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Design, Implementation, and Assessment of Mathematical Modeling of Agriculturally Based STEM Activities at the Elementary Grade Level

thesis
posted on 25.06.2021, 10:53 by Quintana M ClarkQuintana M Clark

Contextual learning experiences using integrated STEM, agricultural sciences (AgS), and mathematical modeling (model eliciting activities [MEAs]) can be a powerful approach to engage students from urban areas in STEM literacy, career exploration, and community awareness. This three-study dissertation contributes to: (1) an innovative framework for an MEA design process and features; (2) an innovative model for MEA research and implementation; and (3) assessment data of students’ interest in and motivation to learn integrated STEM and AgS, all of which culminated in the novel MEAs that facilitated contextual learning experiences that use AgS contexts. This study also provides insight into innovative teaching and learning instructional approaches aligned with Common Core State Standards (CCSS) and Next Generation Science Standards (NGSS). In particular, mathematical modeling, an emphasized topic in elementary grades’ standards and curriculum, is addressed. This work draws from a larger, nationally funded project that examined integrated STEM learning experiences and teacher development. In the context of this dissertation project, I designed, developed, implemented, and assessed seven AgS MEAs. Each of the AgS MEAs addressed a local societal challenge (i.e., health and human diet, food security/insecurity, alternative energy, and green space utilization). The first study describes a process for designing and developing AgS MEAs. Data sources for this qualitative study included iterative documentation and expert evaluations. The central finding of this study was a process for designing and developing AgS MEAs. The second study describes a model for MEA research and implementation. Data sources included semi-structured teacher interviews, recorded teacher development sessions, and documented expert consultations. The central finding of this study was a model for implementing MEAs which supports contextual teaching and learning, self-regulated learning, culturally relevant pedagogy, multiple contexts, authentic assessment, and interdependence. The third study assessed students’ interest in and motivation to learn STEM and AgS. Data sources included topic-related questionnaires. Findings from this study suggest that AgS MEAs may positively promote interest in and motivation to learn AgS, STEM, and STEM career exploration.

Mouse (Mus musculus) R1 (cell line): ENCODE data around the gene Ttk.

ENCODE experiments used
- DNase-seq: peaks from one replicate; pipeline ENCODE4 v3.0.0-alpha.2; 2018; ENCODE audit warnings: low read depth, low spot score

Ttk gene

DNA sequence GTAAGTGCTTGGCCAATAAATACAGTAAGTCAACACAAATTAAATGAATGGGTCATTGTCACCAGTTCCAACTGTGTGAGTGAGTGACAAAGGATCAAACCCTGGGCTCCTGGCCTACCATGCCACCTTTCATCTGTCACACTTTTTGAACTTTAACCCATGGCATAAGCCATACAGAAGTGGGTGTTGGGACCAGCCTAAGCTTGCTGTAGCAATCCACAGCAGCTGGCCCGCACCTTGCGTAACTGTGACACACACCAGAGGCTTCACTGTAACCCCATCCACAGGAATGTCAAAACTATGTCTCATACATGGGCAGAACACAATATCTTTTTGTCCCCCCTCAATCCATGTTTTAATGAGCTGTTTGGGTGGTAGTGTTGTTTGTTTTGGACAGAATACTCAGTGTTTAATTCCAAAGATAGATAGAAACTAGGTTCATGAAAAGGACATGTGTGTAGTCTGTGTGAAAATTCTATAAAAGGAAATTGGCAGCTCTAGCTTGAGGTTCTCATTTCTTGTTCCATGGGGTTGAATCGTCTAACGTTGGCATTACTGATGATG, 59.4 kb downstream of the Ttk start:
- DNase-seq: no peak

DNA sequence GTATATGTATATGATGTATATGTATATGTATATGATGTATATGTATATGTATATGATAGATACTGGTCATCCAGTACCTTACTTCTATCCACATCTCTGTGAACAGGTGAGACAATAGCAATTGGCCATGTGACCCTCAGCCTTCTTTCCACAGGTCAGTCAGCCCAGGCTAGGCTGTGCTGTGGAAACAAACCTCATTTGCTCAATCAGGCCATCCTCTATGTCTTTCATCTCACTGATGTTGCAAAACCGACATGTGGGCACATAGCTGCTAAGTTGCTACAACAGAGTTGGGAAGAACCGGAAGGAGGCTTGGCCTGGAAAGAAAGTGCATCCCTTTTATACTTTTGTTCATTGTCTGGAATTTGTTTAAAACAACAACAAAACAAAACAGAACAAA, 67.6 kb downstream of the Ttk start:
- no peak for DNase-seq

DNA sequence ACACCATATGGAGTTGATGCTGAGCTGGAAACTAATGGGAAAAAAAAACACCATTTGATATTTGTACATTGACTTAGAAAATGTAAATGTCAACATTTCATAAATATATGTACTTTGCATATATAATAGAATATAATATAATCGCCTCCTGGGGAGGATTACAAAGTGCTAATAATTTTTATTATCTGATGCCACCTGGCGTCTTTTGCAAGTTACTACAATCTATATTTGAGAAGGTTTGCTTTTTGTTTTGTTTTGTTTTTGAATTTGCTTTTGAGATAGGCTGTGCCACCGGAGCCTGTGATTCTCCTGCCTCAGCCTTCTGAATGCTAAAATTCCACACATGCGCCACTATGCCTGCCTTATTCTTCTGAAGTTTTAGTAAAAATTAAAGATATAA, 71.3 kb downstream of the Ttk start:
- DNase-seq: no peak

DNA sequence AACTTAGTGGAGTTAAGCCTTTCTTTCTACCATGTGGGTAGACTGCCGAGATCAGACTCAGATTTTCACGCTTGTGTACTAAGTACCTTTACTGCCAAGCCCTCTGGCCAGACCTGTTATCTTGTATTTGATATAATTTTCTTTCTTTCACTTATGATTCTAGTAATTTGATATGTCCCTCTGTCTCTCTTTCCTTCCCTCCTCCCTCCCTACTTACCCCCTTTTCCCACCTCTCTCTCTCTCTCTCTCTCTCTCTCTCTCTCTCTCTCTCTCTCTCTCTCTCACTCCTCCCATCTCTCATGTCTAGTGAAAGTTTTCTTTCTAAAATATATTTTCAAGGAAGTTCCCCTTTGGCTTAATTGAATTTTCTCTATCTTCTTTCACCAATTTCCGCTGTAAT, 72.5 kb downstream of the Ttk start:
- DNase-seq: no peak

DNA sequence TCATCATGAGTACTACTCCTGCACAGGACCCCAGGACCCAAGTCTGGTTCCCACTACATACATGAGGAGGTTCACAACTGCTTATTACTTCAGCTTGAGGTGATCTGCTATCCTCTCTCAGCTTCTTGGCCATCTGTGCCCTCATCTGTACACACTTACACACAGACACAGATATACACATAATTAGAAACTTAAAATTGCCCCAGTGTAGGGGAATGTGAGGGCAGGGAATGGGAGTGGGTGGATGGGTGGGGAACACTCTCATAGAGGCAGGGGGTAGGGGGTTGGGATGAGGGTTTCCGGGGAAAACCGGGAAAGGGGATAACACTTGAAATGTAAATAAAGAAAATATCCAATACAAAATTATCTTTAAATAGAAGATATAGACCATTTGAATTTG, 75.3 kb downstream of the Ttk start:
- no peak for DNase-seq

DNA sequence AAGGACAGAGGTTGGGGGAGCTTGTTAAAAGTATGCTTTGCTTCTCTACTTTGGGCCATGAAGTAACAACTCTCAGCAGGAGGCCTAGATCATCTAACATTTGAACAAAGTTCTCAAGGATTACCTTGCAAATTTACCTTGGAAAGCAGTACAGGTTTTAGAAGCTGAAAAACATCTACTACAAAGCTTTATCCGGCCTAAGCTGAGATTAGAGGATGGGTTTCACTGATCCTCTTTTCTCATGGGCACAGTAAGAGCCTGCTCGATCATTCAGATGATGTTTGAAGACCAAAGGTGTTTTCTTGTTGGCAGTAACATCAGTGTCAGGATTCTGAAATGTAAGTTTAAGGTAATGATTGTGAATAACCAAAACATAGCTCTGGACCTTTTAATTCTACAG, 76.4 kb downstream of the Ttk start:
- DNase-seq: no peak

Funding

National Science Foundation, ITEST Grant, #1513256

History

Degree Type

Doctor of Philosophy

Department

Agricultural Sciences Education and Communication

Campus location

West Lafayette

Advisor/Supervisor/Committee Chair

Levon T. Esters

Additional Committee Member 2

Jonathan D. Bostic

Additional Committee Member 3

Brenda Capobianco

Additional Committee Member 4

Pamala V. Morris

Additional Committee Member 5

Mark Tucker

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